International Relations

Local government can play an essential role in international relations. Many local councils maintain sister city relations. However, formal sister city relationships are not the only way a local government engage in international relations. Many councils have informal or ‘friendship’ arrangments with cities in other countries.

Why do local governments engage in international relationships?

Sister cities began following world war two. The goal was to develop friendships and deepen cultural understanding through the exchange of information and ideas. Arguably the need to promote international understanding and friendship is more important today than it has been since World War 2.

Local government diplomacy can also support economic development. Examples of economic development opportunities include facilitating trade and investment. It is also common for councils to use their relationships as a platform to promote their area for tourism and international study.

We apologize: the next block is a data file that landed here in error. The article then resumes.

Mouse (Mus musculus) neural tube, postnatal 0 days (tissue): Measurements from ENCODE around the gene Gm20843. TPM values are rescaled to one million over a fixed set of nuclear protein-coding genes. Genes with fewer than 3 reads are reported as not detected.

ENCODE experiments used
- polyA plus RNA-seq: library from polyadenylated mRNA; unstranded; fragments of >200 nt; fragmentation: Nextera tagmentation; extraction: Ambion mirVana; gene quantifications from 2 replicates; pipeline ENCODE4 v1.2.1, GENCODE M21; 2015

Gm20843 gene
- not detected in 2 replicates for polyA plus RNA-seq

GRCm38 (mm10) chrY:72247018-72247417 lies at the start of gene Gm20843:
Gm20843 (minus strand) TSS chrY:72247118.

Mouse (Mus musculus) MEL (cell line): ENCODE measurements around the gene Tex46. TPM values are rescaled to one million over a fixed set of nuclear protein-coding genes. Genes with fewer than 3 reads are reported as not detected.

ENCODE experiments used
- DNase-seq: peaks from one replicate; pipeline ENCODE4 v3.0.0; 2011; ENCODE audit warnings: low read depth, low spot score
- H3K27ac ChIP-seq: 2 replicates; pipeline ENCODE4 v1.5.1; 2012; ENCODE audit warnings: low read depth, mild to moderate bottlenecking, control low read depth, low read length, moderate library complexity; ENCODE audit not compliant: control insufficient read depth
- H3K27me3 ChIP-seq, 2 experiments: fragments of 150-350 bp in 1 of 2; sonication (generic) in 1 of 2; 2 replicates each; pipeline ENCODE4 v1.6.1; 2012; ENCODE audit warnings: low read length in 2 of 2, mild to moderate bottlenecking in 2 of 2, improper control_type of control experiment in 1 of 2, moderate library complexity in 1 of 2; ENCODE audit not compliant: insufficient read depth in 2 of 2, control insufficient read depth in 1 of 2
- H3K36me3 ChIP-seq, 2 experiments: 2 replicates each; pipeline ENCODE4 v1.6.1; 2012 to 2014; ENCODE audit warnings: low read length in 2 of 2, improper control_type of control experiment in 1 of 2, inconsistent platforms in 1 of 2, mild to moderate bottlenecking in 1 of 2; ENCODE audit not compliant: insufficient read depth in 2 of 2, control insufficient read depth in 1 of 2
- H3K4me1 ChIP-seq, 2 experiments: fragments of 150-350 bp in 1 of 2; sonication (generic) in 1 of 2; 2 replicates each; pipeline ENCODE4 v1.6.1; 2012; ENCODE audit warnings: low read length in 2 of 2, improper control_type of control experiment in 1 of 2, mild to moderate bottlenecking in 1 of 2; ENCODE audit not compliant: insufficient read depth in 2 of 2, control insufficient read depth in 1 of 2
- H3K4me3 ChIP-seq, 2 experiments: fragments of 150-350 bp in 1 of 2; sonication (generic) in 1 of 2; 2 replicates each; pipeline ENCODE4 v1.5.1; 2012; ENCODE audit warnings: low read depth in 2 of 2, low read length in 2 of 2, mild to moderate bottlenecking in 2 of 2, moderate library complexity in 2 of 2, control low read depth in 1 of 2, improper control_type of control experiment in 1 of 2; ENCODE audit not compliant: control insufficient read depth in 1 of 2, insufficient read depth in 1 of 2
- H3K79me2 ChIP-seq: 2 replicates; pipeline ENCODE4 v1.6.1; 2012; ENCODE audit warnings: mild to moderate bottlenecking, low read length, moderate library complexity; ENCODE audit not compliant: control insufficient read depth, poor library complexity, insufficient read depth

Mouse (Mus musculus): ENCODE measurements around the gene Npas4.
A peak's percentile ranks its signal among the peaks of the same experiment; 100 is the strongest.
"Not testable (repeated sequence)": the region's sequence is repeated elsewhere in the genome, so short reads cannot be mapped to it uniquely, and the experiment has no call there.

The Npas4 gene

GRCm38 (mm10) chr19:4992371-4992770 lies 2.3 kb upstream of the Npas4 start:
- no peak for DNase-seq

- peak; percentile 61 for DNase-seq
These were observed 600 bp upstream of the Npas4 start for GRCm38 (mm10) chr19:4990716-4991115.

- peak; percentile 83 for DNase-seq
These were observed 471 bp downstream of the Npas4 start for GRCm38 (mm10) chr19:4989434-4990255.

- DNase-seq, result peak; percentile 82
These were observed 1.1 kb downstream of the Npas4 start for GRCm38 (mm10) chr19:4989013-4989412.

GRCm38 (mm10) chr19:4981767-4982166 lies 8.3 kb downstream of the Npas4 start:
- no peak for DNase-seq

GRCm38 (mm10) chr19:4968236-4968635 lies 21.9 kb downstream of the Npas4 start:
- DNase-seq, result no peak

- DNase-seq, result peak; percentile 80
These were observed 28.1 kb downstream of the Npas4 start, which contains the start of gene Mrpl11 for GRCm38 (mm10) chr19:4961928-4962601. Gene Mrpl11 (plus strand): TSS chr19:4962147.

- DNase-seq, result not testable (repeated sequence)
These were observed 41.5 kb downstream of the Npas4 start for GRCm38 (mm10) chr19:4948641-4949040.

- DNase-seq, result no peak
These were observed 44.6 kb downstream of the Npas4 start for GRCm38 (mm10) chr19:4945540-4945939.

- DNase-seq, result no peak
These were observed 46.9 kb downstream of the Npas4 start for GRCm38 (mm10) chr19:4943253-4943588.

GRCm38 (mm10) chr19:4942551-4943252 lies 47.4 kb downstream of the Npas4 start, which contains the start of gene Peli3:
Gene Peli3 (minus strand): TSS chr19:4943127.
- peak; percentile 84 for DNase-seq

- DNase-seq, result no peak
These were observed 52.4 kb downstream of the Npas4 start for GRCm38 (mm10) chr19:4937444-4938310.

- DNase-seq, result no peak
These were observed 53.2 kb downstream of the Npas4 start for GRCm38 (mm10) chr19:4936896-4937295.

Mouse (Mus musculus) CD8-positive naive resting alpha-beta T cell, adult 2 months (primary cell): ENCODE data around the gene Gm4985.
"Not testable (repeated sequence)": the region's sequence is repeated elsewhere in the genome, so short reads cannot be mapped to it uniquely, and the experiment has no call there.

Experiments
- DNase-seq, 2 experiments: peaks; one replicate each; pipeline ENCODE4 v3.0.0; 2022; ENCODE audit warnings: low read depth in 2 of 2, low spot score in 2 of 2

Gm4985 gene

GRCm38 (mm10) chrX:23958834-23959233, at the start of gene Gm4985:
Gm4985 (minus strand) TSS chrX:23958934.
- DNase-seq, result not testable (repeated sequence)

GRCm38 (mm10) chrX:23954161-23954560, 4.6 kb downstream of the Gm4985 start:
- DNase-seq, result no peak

International relationships can also help to enhance local communities. Events celebrating our global partnerships enhance neighbourhoods. Cultural exchanges not only grow an understanding of each other but also strengthens respect for our own culture. City relationships also can create international exchanges and overseas work experience opportunities for young people.

Apart from the benefits listed above, there are many additional opportunities from local government international relations. To name a few success stories: Auckland’s relationship with Guangzhou has attracted thousands of international students to their city; Wellington’s relationship with Seoul has led to Korean movies being filmed in New Zealand, creating thousands of jobs. Hasting’s relationship with Guilin saw the transfer of apple and kiwifruit varieties from China transforming the Hawke’s Bay and Bay of Plenty horticulture sectors.